Before you begin any training with makiwara or other impact tools, be sure to find a qualified instructor so that he or she can supervise your makiwara training. This will help you to learn control and proper technique in your striking, which will prevent injuries and also make sure you know how to get the most out of your makiwara training. Persons under 16 years of age should avoid hitting the makiwara with excessive force. Always begin striking the makiwara with a low number of light strikes, and always err on the side of caution. If any kind of swelling, bruises, tearing of the skin, etc. happens, cease makiwara training until you have fully healed. Injury prevention is very important to keep in mind as you engage in any kind of physical activity, especially when using makiwara! As such, never engage in makiwara training, or any other kind of training, to the point of over-training or injury. Your health is the most important thing!
As noted before, there are many different types of makiwara. There are many offered online for purchase, but as also noted, it is important to understand the uses of the makiwara, as well as differences between the types of makiwara available. I highly recommend reading the book 'The Art of Hojo Undo' – available in print and for Kindle, via Amazon - for details on these types, as well as training exercises, and even how to construct your own. Having your own custom makiwara may be preferable to purchasing a makiwara board if you need something that has more 'give' or allows for more variety of techniques and footwork to be used (such as an ude-makiwara).
If you would like to use other types of resistance for your striking techniques, please keep the following point in mind. When conditioning your striking tools, you should not use any surface for training that has no "give" or cushion of any kind, or is harder than your own body. This includes trees, bricks, and walls. If you would like to add cushioning though, try wrapping heavy duty rope or old thick carpet around a tree. There are also various types of wall punch pads that can be attached to a wall. To preview or purchase makiwara boards, makiwara bags, wall punch pads, and other training tools, as well as the book 'The Art of Hojo Undo', view this page -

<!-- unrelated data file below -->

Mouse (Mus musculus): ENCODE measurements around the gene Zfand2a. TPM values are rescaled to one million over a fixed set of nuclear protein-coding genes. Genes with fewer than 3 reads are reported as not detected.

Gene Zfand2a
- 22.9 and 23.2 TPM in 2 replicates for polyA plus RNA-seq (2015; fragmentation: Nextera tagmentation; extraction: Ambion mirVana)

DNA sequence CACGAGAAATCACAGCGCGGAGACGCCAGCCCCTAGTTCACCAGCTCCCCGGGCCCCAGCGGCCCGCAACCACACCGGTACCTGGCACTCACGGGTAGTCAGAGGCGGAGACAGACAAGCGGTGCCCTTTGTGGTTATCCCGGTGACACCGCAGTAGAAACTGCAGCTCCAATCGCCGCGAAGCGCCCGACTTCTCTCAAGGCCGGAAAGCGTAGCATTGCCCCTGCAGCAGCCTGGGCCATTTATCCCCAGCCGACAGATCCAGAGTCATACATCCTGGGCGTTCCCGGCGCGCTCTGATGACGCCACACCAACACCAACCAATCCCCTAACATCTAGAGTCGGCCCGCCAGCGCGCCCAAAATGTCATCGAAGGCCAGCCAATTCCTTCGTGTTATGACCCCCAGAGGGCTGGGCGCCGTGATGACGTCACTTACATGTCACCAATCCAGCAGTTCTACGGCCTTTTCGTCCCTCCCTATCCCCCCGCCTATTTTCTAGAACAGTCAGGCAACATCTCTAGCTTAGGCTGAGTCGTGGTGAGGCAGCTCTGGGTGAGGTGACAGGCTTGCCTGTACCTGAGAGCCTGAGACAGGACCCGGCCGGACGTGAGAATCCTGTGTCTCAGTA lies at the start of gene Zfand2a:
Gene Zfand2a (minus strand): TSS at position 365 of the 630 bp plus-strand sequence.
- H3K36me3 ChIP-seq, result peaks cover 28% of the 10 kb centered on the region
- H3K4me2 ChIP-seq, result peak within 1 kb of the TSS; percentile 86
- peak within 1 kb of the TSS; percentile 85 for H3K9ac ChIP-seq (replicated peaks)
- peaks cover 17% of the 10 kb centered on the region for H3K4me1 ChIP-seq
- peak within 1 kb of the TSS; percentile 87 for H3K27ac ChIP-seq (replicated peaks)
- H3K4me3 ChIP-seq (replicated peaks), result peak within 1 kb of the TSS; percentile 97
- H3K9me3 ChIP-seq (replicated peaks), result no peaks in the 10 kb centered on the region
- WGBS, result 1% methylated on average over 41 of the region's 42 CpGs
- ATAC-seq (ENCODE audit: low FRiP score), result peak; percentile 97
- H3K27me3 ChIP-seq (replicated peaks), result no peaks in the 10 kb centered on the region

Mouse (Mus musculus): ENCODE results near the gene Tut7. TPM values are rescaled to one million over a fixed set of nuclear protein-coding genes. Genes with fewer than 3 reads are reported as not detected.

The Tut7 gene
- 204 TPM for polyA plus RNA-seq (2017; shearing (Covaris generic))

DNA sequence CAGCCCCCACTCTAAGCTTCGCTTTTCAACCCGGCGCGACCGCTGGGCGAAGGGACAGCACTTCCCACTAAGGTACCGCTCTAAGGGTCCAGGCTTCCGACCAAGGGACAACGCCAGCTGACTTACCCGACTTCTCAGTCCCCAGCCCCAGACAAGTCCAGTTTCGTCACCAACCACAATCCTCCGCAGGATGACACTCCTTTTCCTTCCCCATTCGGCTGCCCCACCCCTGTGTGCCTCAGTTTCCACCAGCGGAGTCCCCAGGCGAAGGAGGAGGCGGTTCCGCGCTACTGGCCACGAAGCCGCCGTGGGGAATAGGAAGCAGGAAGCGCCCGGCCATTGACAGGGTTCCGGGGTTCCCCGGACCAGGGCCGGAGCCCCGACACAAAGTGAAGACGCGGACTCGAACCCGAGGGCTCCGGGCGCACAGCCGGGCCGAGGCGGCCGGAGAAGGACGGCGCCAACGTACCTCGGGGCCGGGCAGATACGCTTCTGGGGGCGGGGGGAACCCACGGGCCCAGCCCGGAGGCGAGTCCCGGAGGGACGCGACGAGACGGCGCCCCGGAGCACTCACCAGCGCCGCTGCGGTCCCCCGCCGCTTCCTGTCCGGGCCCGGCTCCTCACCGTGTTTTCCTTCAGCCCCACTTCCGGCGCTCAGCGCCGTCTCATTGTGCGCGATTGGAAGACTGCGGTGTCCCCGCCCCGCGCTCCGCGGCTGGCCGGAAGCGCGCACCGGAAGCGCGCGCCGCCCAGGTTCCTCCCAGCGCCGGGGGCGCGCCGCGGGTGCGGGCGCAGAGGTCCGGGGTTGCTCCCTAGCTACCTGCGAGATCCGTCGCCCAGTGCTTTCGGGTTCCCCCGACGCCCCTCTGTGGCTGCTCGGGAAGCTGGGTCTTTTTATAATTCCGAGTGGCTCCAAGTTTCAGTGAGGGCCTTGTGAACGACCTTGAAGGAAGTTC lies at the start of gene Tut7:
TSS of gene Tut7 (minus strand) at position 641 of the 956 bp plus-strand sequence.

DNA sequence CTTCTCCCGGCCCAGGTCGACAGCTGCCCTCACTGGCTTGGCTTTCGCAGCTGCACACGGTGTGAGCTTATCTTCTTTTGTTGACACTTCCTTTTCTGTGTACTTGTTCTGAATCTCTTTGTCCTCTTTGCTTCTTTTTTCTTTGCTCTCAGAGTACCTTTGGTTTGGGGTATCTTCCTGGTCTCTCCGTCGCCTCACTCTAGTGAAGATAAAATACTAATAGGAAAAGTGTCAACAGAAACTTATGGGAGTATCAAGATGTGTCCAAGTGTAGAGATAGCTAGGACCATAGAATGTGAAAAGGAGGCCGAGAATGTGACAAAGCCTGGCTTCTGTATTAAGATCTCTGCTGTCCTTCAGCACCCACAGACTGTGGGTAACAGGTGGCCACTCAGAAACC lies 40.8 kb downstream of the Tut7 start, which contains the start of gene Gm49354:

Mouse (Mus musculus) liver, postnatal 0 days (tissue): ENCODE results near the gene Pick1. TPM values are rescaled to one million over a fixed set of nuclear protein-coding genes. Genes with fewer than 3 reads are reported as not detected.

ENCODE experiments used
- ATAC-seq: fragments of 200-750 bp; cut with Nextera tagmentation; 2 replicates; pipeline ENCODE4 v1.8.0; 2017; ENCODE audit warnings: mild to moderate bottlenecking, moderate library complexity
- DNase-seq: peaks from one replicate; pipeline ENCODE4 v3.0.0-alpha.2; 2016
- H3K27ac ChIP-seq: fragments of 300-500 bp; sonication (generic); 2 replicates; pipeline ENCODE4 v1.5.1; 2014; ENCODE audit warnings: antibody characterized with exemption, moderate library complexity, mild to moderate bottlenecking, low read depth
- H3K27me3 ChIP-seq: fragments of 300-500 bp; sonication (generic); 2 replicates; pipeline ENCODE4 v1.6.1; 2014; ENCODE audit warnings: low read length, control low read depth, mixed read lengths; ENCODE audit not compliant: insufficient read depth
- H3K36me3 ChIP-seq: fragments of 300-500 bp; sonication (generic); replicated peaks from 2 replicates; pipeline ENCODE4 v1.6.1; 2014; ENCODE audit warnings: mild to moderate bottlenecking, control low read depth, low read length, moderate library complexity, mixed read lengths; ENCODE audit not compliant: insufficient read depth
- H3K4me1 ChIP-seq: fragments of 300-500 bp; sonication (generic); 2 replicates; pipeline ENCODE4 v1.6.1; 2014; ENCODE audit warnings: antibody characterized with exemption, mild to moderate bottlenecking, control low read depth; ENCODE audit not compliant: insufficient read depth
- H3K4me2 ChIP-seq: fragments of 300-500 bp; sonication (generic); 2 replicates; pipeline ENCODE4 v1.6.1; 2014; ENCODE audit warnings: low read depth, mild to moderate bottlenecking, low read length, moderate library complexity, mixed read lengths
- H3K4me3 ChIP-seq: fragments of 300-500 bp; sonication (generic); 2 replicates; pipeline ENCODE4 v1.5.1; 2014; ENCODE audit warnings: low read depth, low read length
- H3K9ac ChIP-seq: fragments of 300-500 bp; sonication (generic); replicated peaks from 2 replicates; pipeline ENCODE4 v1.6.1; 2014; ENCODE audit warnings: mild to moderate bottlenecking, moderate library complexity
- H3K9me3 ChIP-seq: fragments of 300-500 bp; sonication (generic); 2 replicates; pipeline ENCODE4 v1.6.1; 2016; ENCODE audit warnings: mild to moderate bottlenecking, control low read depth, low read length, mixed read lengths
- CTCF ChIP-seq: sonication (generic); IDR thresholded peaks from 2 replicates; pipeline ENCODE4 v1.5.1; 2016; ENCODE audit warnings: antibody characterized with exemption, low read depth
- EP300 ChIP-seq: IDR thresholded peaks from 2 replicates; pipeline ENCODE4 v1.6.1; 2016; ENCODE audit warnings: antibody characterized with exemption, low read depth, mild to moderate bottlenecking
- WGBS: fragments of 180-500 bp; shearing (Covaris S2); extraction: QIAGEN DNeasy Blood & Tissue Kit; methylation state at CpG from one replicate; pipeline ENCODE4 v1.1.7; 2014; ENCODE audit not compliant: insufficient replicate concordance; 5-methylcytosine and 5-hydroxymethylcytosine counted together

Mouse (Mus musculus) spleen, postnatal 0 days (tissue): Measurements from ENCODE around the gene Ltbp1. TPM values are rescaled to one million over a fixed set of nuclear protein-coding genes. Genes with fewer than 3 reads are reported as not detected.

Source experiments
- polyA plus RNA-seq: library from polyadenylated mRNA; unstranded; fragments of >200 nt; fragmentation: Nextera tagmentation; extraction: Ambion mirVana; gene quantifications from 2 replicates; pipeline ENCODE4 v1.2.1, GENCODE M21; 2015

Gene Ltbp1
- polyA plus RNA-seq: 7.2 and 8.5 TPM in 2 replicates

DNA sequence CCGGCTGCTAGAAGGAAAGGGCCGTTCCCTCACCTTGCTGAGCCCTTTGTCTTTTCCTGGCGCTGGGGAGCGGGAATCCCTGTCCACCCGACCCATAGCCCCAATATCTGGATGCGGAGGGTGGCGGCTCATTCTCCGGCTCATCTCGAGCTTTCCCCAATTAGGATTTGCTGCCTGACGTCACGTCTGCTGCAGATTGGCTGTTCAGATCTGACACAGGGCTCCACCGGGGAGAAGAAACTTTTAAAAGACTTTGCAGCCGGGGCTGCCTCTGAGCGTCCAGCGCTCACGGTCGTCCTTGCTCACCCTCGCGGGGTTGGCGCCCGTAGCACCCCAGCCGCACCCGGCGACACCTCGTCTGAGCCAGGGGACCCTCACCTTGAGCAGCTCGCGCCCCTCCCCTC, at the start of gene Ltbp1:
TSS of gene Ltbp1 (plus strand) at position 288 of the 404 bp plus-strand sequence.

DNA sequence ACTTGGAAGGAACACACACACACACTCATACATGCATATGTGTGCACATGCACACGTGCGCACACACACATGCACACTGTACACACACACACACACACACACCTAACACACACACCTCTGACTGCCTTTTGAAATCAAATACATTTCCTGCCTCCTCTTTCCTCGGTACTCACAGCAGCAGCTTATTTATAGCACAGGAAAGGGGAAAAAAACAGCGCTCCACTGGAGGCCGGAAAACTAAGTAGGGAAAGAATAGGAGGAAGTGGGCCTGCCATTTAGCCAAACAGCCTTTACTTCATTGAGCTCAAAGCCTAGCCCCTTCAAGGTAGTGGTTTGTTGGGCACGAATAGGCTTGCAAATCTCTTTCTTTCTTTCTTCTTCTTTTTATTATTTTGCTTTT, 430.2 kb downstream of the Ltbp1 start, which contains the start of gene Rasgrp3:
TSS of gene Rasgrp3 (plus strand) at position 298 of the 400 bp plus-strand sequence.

Makiwara online store
Makiwara training is only one of many methods used in 'hojo undo.' The book 'The Art of Hojo Undo' has a lot of excellent information on this ancient style of training that was developed as part of the Okinawan fighting methods now known as karate. The exercises used in hojo undo are highly functional, and closely relate to the types of movement that you use in kata. The book contains information and diagrams for not only various exercises, but describes related techniques, and how to construct equipment. The author also draws similarities between various techniques used in different styles, how the exercises benefit techniques, and even devotes a chapter to warmup exercises, which is important in injury prevention. Last, but not least, there are some details on the history of karate as well as the differences between "traditional karate" and today's modernized "sport karate".
The ancient training methods described in this book show you how the old masters taught their students to not only toughen their bodies, but toughen their minds, as well as develop spiritual discipline through dedicated training. This helped them become complete warriors. Not only that, the training methods are of great benefit to almost any martial arts style, even various types of wrestling and other grappling arts, because of the benefit to grip strength and explosiveness.